And the old outboard motor guru Max Wawrzniak often goes for a paddle in his Larsboat:

Larsboat plans are $20.


Prototype News

Some of you may know that in addition to the one buck catalog which now contains 20 "done" boats, I offer another catalog of 20 unbuilt prototypes. The buck catalog has on its last page a list and brief description of the boats currently in the Catalog of Prototypes. That catalog also contains some articles that I wrote for Messing About In Boats and Boatbuilder magazines. The Catalog of Prototypes costs $3. The both together amount to 50 pages for $4, an offer you may have seen in Woodenboat ads. Payment must be in US funds. The banks here won't accept anything else. (I've got a little stash of foreign currency that I can admire but not spend.) I'm way too small for credit cards.

We have a Picara finished by Ken Giles, past Mayfly16 master, and into its trials. The hull was built by Vincent Lavender in Massachusetts. There have been other Picaras finished in the past but I never got a sailing report for them...

And the Vole in New York is Garth Battista's of www.breakawaybooks.com, printer of my book and Max's old outboard book and many other fine sports books. Beautiful job! Garth is using a small lug rig for sail, not the sharpie sprit sail shown on the plans, so I will continue to carry the design as a prototype boat. But he has used it extensively on his Bahamas trip towed behind his Cormorant. Sort of like having a compact car towed behind an RV.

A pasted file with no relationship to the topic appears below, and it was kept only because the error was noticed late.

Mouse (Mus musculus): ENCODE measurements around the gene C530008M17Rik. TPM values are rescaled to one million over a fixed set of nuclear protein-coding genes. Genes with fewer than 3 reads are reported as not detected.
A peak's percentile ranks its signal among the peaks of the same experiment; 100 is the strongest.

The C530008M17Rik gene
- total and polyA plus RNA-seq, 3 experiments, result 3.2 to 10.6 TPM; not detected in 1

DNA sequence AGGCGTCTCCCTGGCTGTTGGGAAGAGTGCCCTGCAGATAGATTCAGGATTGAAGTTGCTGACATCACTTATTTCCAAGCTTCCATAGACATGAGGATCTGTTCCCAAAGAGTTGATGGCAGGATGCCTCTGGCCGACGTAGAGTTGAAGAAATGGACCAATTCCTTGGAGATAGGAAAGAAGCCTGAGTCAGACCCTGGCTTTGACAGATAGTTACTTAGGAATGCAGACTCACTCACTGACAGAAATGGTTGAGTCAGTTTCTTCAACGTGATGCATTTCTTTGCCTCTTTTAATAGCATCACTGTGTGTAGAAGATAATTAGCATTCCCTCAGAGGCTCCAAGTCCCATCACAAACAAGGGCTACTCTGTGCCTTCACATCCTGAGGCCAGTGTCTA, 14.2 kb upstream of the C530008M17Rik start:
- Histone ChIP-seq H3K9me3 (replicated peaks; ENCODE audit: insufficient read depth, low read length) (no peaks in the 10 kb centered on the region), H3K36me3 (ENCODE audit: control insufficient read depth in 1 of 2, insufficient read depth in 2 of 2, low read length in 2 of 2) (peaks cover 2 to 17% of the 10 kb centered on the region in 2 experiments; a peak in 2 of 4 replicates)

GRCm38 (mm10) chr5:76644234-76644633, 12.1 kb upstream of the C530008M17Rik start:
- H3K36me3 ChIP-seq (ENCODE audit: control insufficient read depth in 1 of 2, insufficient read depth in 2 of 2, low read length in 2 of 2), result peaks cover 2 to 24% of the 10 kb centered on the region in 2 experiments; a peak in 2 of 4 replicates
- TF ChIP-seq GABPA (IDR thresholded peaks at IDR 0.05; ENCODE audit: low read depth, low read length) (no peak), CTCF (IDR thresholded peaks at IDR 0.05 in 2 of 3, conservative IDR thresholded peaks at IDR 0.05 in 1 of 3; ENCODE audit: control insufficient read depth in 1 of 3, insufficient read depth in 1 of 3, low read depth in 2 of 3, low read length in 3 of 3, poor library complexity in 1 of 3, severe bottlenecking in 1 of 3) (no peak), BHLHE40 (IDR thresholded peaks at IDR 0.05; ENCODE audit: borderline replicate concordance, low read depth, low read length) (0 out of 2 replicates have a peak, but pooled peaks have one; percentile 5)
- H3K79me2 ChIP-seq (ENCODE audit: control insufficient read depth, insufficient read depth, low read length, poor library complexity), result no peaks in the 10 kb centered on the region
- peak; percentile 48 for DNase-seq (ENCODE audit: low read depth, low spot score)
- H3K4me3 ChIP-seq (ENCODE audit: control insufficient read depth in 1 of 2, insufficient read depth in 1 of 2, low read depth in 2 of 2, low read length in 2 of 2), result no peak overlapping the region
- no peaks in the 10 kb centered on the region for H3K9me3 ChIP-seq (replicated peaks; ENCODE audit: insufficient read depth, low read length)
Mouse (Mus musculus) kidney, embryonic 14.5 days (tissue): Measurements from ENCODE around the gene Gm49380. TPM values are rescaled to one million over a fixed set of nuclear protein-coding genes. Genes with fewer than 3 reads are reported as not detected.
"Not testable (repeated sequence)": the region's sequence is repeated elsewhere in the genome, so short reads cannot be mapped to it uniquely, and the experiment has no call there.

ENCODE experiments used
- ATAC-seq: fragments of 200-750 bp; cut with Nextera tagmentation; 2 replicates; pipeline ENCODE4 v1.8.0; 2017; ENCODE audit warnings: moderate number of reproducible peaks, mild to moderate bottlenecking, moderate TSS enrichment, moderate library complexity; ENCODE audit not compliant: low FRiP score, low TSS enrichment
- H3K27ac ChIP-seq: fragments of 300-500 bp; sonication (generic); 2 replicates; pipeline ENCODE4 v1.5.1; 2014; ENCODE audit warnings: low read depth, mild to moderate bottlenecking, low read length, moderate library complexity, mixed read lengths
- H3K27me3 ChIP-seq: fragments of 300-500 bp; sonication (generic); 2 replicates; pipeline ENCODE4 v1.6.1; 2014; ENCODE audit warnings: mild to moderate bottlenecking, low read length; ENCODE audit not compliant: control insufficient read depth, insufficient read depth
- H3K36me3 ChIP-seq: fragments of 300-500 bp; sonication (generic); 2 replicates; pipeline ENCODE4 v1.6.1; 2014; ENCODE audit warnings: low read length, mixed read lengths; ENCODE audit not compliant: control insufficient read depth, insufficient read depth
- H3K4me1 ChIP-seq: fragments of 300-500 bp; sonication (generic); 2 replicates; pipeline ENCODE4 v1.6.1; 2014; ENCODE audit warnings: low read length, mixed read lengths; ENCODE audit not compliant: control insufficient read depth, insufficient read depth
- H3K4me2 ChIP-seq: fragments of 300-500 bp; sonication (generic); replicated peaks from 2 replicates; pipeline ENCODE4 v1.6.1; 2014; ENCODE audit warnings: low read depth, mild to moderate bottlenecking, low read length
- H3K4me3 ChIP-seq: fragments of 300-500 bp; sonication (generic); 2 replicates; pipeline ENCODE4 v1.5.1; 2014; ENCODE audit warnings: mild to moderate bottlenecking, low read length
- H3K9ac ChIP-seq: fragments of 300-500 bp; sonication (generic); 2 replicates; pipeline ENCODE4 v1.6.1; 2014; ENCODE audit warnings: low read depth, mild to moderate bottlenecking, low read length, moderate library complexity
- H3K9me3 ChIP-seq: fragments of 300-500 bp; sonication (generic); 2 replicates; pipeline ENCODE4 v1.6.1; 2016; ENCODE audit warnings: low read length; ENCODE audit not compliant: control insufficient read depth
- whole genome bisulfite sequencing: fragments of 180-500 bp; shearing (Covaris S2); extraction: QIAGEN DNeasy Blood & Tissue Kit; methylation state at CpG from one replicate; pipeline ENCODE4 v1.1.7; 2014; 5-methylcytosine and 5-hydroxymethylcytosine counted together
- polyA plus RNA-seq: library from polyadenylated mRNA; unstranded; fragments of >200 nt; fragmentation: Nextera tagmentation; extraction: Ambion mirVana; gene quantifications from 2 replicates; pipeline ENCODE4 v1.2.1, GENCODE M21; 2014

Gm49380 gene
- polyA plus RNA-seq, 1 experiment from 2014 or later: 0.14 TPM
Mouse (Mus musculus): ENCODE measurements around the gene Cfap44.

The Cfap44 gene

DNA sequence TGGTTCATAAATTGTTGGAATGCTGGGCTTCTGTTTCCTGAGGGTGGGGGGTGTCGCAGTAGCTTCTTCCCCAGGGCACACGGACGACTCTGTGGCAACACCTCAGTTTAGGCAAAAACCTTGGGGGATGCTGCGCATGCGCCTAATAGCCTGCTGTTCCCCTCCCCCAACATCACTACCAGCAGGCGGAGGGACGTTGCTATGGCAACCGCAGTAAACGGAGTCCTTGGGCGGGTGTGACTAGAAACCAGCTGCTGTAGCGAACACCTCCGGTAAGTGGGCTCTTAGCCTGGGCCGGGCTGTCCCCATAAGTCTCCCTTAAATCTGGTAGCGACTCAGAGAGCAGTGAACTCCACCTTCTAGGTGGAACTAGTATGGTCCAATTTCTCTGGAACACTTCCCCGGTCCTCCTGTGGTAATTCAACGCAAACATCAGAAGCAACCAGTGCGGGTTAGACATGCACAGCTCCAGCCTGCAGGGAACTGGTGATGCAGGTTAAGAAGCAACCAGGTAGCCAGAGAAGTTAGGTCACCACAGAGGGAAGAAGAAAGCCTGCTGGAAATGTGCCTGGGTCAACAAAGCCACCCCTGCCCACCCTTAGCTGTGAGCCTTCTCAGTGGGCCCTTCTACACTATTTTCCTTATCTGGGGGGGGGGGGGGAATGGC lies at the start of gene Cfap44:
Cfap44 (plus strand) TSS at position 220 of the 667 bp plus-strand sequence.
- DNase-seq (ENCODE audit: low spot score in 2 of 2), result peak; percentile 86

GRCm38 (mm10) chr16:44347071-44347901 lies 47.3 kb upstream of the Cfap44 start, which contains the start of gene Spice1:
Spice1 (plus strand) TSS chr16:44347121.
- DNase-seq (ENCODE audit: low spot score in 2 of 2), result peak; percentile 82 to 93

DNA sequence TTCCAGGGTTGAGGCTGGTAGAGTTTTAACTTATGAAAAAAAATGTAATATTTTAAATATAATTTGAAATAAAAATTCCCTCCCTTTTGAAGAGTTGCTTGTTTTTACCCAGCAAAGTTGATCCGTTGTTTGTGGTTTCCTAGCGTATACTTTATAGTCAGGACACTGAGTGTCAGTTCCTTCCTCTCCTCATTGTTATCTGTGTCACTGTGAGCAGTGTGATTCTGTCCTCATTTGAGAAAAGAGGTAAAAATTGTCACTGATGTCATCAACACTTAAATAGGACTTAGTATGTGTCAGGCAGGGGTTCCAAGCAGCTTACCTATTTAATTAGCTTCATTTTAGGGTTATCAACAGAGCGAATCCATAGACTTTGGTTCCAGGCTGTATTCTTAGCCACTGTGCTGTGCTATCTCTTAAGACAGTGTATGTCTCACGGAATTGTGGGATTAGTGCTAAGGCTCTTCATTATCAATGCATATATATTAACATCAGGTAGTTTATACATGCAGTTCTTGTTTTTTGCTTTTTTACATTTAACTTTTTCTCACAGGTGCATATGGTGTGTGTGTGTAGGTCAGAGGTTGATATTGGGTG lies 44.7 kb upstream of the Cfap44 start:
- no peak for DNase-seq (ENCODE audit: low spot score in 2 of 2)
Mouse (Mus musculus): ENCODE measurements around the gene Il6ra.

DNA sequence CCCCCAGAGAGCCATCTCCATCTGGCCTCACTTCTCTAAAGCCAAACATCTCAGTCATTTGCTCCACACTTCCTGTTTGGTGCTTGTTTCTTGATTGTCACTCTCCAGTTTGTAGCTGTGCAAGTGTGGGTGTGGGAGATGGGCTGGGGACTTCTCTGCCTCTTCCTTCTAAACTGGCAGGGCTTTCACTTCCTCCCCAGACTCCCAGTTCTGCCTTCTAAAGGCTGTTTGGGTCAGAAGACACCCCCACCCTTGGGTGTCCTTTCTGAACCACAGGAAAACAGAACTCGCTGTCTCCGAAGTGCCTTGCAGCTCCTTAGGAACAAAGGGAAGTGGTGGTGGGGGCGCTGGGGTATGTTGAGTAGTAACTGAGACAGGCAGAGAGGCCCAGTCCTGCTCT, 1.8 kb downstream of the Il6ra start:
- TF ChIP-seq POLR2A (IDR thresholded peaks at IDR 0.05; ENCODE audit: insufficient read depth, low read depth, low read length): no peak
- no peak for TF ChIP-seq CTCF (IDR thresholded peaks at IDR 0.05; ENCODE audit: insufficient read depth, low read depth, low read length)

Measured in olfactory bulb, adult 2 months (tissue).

And a Deansbox seen in Texas:

Another prototype Twister is well along:

And the first D'arcy Bryn is to the point the builder can sit and relax in it and imagine boating. You can follow the builder's progress at http://moffitt1.wordpress.com/ ....

The first Jukebox3 is on the (cold) water. The mast is a bit too short - always make your mast too long. A bit more testing will be nice...

A brave soul has started a Robbsboat. He has a builder's blog at http://tomsrobbsboat.blogspot.com. (OOPS! He found a mistake in the side bevels of bulkhead5, says 20 degrees but should be 10 degrees.) Double layer bottom on and glassed, hull returned to upright. He is decking it now...






15oct14, SailOK2014, Jonsboat

1nov14, Chine Runners, Piccup Pram

15nov14, Lugsail Rigging, Caprice

1dec14, Sail Area Math, Ladybug

15dec14, Poly Laminates, Sportdory

1jan15, Sharpie Spritsail, OliveOyl

15jan15, Knockdown Recovery, Dockbox

1feb15, Mike Monies, Laguna

15feb15, Cartopping, IMB

1mar15, WeeVee Lessons, Vole

15mar15, Bulkhead Bevels, Frolic2

1apr15, Capsize Lessons, Riverrunner

15apr15, Hollow Spars, Slam Dink

1may15, Boat Costs, Blobster

15may15, Small Boat Rudders, Roar2

1jun15, Emergency Flotation, RB42

15jun15, Thailand Mixer Cruise, Mixer

1jul15, Rend Lake 2015, Musicbox3

15jul15, Box Boat Stability, Mikesboat

1aug15, Taped Joints, Cormorant

15aug15, Plywood Butt Joints, Paulsboat

1sep15, Navigator Cabins, Vireo

15sep15, Boxboat Stability 2, Philsboat


Mother of All Boat Links

Cheap Pages

Duckworks Magazine

The Boatbuilding Community

Kilburn's Power Skiff

Bruce Builds Roar

Dave Carnell

Rich builds AF2

JB Builds AF4

JB Builds Sportdory

Hullform Download

Puddle Duck Website

Brian builds Roar2

Herb builds AF3

Herb builds RB42

Barry Builds Toto